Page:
by Cormac McCarthy
Knopf, 241 pages, $24
A father and son trudge through the burned-over country, alone in the gray winter landscape except for roving bands of cannibals (“the bad guys,” as the father explains). Hiding in the woods by night, creeping forth by day, they ferret in ruined houses for a tin of food or a tattered blanket. (In the father's brooding remembrances, no governments are mentioned and no politics are inveighed against, but the reader may deduce that the great destruction, now several years in the past, was caused by nuclear missiles.) The father is growing weaker; his coughing fits have begun to bring up blood; in his revolver only two bullets remain. Father and son have been abandoned, not long since, by the woman who is wife and mother to them.
Terminally weary of the daily grind of avoiding rape and anthropophagy, she has gone off into the cinders (“I've taken a new lover. He can give me what you cannot.” “Death is not a lover.” “Oh yes he is”) to open a vein (“She'd do it with a flake of obsidian. He'd taught her himself”). The widower is continuing to struggle southward, toward the coast, now coaxing, now toting his spindly son, cursing God and wondering where they will find their next can of corn.
It's a foolproof set-up for thrills, chills, and a view of the naked human spirit—poor bare fork'd thing, sans law, sans food, sans baths, sans everything. The book that results, however, is curiously incurious about the human spirit. Dramatically inert, it sits in the road spinning its wheels, rather than taking its readers from the old world into the putatively new. In part this is because McCarthy has employed a style that is so decidedly a relic of pre-apocalyptic times, a style plumply redolent of the old dispensation and of the kind of writers'-workshop prose that used to pass for art: “Nights dark beyond darkness and the days more gray each one than what had gone before. Like the onset of some cold glaucoma dimming away the world.” “Raw cold daylight fell through from the roof. Gray as his heart.” McCarthy wants to conjure exhaustion, depletion, starvation; to do so he concocts an acceptable base of terse dialogue. But to this thin broth he adds big dumplings of faux-epical poeticizing and chunks of gratuitous simile. There are also gristly bits of editorializing: “The frailty of everything revealed at last. Old and troubling issues resolved into nothingness and night.”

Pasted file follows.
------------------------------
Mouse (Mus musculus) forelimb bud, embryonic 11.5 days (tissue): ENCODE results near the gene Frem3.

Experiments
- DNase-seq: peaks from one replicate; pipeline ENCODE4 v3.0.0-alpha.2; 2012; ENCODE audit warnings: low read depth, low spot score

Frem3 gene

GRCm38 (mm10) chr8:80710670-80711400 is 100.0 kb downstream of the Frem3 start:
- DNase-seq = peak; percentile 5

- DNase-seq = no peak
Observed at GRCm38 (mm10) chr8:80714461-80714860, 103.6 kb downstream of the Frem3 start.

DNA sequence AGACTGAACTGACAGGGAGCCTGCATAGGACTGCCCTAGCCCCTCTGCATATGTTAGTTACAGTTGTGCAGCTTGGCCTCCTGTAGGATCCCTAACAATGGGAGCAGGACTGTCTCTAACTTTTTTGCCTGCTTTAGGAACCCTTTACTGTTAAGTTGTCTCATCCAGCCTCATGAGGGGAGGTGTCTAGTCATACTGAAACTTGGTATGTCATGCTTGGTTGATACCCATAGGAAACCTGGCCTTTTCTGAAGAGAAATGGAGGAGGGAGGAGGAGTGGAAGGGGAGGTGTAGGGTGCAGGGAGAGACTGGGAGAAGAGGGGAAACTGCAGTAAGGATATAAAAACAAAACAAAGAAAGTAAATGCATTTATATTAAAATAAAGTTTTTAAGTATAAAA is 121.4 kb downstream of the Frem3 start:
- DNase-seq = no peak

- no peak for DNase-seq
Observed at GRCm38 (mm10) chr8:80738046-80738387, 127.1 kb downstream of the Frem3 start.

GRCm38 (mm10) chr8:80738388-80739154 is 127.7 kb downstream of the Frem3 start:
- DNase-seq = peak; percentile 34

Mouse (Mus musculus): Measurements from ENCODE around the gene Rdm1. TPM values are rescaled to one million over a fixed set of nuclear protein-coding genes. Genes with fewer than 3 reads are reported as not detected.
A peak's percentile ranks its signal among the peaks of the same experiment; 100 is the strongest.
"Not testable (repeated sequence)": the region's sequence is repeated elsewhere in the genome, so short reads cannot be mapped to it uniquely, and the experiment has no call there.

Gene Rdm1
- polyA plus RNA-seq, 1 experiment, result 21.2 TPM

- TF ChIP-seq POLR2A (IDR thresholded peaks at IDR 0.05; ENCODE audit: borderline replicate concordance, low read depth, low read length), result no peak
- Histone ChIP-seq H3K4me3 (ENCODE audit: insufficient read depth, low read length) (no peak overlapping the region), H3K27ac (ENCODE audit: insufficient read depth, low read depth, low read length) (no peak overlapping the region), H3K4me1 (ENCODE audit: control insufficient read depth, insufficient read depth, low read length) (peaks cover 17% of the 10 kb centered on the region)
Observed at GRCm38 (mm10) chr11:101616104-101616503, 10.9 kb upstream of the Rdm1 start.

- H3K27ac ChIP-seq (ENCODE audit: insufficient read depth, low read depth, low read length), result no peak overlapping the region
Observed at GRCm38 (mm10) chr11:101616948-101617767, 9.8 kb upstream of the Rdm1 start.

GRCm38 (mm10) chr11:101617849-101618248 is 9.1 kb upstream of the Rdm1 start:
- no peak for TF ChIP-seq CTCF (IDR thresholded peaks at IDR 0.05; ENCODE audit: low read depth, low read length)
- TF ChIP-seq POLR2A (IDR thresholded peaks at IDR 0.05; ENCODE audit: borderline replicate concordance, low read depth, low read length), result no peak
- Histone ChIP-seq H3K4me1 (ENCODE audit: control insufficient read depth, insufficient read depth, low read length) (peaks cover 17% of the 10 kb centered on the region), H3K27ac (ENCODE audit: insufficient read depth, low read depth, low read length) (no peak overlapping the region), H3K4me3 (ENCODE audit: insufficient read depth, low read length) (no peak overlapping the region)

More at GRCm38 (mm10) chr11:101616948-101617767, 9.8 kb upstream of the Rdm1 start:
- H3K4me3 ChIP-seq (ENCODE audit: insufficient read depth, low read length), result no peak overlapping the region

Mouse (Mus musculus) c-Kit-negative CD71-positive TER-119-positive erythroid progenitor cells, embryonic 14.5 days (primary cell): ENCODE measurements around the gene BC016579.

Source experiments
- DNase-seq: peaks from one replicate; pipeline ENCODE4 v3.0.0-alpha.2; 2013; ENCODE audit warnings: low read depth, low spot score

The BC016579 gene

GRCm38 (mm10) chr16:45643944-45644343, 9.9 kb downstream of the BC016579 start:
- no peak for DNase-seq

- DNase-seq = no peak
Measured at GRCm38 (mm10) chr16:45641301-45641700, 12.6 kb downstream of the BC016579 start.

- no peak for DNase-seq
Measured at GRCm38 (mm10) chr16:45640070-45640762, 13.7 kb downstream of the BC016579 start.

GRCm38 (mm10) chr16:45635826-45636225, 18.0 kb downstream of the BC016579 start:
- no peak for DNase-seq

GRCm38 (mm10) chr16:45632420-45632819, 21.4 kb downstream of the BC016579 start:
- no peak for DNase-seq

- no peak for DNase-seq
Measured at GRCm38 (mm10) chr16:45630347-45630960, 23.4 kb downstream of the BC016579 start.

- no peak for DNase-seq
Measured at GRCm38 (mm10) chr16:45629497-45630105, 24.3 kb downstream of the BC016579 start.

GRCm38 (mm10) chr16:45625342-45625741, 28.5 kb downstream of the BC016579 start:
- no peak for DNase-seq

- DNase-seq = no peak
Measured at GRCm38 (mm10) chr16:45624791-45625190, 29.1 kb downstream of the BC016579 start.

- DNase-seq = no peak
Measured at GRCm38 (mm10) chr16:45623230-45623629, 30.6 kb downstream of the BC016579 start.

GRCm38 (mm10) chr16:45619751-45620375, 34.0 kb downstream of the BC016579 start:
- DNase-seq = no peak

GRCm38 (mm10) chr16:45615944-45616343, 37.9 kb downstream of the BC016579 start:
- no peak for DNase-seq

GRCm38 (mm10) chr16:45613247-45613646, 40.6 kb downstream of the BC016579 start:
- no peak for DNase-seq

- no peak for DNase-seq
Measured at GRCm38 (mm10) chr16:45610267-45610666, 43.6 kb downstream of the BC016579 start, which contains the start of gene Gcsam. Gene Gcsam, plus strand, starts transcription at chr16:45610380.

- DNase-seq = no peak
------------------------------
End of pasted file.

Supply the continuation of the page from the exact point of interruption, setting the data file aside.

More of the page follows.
The result is a congealed stew of incongruous style, a pot of literary leftovers. Civilization may have died but Creative Writing, like the cockroach, apparently cannot be killed.
Another problem is that the world post-apocalypse doesn't seem much different from the world pre-apocalypse. If life is best understood (as McCarthy has tried for years to show us) as an unrelenting bloodbath, then when the murderousness is complete—when all repression has been lifted and what was buried has become the surface—might not something new come to light in the turned-up earth? But in an unexampled epoch, the author can show us only things that have already been well exampled: Hell is other people, frailty thy name is woman, and a man must keep his pistol clean and shoot straight to protect his own.